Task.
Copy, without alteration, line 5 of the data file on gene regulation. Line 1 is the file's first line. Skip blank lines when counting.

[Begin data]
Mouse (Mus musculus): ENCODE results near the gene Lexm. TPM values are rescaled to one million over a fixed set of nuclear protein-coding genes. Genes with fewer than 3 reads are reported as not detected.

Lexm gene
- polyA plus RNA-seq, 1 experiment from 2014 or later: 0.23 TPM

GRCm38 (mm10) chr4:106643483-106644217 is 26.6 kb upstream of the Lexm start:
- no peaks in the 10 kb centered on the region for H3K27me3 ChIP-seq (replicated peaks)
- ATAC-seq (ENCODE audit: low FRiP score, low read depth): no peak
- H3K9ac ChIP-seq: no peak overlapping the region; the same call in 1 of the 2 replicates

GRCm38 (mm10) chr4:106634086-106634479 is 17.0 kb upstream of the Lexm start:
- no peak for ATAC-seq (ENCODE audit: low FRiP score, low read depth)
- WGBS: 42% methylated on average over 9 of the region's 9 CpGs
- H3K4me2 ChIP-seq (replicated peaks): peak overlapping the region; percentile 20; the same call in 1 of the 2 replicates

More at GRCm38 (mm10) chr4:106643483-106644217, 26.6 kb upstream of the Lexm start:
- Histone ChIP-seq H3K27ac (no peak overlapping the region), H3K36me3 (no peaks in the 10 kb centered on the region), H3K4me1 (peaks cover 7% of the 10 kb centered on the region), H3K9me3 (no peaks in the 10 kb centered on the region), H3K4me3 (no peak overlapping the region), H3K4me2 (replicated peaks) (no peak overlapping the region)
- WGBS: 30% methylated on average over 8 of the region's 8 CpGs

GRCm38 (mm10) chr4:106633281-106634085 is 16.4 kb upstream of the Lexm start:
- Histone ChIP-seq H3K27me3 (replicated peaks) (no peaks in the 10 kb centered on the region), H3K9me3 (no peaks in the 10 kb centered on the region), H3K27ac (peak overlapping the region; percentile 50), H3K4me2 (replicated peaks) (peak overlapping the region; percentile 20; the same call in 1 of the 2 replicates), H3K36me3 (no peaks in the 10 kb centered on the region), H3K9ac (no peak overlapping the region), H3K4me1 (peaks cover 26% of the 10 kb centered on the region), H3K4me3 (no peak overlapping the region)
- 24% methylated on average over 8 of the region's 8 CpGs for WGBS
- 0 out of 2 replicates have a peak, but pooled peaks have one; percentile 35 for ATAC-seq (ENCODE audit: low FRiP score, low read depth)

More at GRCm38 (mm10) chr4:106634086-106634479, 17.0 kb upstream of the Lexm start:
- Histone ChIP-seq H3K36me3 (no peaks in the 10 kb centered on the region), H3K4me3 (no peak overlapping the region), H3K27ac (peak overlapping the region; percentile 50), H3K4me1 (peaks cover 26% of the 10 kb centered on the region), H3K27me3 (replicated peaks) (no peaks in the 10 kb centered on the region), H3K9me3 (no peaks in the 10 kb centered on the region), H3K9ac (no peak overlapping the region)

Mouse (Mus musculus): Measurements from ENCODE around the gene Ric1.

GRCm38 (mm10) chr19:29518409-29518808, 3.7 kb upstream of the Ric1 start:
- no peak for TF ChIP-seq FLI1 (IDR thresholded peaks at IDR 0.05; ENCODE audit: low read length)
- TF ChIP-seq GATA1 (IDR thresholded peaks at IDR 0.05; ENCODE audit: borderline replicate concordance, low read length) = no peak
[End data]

- no peaks in the 10 kb centered on the region for H3K27me3 ChIP-seq (replicated peaks)